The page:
KANSAS CITY, Mo. (AP) — Two Chinese businesses and a U.S. company were indicted Wednesday in the tainted pet food incidents that killed dozens of animals last year and raised worries about products made in China.
Xuzhou Anying Biologic Technology Development Co., Suzhou Textiles, Silk, Light Industrial Products, Arts and Crafts I/E Co., and Las Vegas-based ChemNutra Inc. were charged in two separate but related indictments. The U.S. attorney's office in Kansas City said the tainted food led to the death and serious illness of pets in the U.S. last year.
One of the indictments charges Xuzhou Anying Biologic, located in China's Jiangsu Province, and Suzhou Textiles, in Suzhou, China, with 13 counts of introduction of adulterated food into interstate commerce and 13 counts of introduction of misbranded food into interstate commerce.
ChemNutra and company owners Sally Quing Miller, a Chinese national, and her husband, Stephen S. Miller were charged with 13 counts of introduction of adulterated food into interstate commerce, 13 counts of introduction of misbranded food into interstate commerce and one count of conspiracy to commit wire fraud.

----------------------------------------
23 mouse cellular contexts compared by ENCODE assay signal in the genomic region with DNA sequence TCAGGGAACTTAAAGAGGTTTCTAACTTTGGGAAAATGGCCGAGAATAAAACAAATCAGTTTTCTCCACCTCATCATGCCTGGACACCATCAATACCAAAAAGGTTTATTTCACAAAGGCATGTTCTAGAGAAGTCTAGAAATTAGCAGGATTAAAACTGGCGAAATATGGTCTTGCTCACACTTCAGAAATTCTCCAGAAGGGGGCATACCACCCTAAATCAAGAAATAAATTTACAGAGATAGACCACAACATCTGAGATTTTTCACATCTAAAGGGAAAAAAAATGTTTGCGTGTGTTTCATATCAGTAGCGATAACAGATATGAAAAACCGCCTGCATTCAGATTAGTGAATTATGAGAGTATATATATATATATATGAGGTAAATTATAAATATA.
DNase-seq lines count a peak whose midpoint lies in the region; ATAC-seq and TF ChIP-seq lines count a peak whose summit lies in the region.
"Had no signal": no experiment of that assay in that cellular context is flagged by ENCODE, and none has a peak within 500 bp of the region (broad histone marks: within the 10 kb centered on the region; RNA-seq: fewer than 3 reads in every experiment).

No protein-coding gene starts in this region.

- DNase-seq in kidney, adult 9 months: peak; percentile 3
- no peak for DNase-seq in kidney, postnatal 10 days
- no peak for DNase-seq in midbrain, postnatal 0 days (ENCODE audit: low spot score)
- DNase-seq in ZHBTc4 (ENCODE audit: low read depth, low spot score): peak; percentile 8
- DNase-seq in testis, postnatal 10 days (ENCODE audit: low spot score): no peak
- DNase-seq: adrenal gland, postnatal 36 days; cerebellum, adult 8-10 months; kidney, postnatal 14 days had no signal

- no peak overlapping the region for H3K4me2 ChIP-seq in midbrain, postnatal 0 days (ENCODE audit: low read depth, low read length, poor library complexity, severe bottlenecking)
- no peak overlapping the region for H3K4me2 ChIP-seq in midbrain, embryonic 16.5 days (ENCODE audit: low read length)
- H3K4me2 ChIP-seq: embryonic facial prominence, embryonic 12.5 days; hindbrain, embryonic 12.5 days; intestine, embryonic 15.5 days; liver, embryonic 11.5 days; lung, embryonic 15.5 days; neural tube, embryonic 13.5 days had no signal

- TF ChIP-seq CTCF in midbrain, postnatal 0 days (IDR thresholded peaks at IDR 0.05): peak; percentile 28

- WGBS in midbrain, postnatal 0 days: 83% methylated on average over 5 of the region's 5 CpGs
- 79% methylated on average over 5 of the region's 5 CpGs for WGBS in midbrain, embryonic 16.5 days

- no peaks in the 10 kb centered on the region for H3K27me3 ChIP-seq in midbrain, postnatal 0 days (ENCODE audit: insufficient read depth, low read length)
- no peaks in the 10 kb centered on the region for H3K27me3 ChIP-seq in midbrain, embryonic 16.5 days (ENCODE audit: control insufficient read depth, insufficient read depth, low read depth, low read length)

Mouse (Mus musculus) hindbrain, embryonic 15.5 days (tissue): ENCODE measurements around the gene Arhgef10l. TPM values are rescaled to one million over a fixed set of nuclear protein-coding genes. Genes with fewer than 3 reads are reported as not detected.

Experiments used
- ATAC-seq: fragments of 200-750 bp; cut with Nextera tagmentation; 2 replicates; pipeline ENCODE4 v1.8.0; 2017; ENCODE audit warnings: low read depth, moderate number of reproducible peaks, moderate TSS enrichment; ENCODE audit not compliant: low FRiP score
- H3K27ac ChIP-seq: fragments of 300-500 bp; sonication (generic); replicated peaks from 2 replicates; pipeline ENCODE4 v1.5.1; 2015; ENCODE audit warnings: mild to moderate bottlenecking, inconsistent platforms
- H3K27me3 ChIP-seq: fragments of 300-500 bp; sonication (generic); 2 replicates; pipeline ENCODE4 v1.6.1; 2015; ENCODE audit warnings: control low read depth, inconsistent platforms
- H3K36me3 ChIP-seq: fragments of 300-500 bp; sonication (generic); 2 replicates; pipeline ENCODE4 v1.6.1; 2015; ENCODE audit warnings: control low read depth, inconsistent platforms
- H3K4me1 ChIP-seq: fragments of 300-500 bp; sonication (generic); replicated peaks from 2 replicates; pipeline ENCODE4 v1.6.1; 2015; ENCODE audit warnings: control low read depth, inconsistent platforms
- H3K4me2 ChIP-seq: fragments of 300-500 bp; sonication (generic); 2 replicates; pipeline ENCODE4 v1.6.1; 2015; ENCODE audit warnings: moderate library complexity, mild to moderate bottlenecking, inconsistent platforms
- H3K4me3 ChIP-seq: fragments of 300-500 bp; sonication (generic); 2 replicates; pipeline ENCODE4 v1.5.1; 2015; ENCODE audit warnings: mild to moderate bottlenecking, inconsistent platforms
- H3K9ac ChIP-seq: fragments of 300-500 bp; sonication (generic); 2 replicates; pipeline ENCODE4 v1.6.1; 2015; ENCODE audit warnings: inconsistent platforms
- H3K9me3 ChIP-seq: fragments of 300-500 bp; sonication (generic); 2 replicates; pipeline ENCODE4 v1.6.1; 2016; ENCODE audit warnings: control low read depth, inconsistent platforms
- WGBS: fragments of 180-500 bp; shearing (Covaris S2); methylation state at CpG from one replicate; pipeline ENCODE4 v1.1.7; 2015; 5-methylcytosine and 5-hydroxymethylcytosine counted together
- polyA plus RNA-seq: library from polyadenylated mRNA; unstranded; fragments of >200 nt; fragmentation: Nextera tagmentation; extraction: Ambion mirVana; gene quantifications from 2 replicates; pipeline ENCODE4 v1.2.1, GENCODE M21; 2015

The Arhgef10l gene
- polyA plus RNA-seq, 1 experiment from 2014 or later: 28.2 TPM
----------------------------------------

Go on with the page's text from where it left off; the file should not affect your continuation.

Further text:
The indictments allege that Suzhou Textiles, an export broker, mislabeled 800 metric tons of wheat gluten tainted with the toxic chemical melamine to avoid inspection in China. Xuzhou then did not properly declare the contaminated product it shipped to the U.S. as a material to be used in food, the indictment says.
It also says the shipment was falsely declared to the Chinese government in a way that would avoid a mandatory inspection of the company's plants.
According to the indictment, ChemNutra picked up the melamine-tainted product at a port of entry in Kansas City, then sold it to makers of various brands of pet foods. The indictment alleges that the melamine was added to make the gluten meet the required standard for protein content specified in the contract between Suzhou and ChemNutra.
''Millions of pet owners remember the anxiety of last year's pet food recall. These indictments are the product of an investigation that began in the wake of that recall,'' U.S. Attorney John Wood said in a news release announcing the indictments.
ChemNutra did not immediately return a call seeking comment.
The indictment also names Xuzhou Anying Biologic owner and manager, Mao Linzhun, and Suzhou Textiles' President Chen Zhen Hao.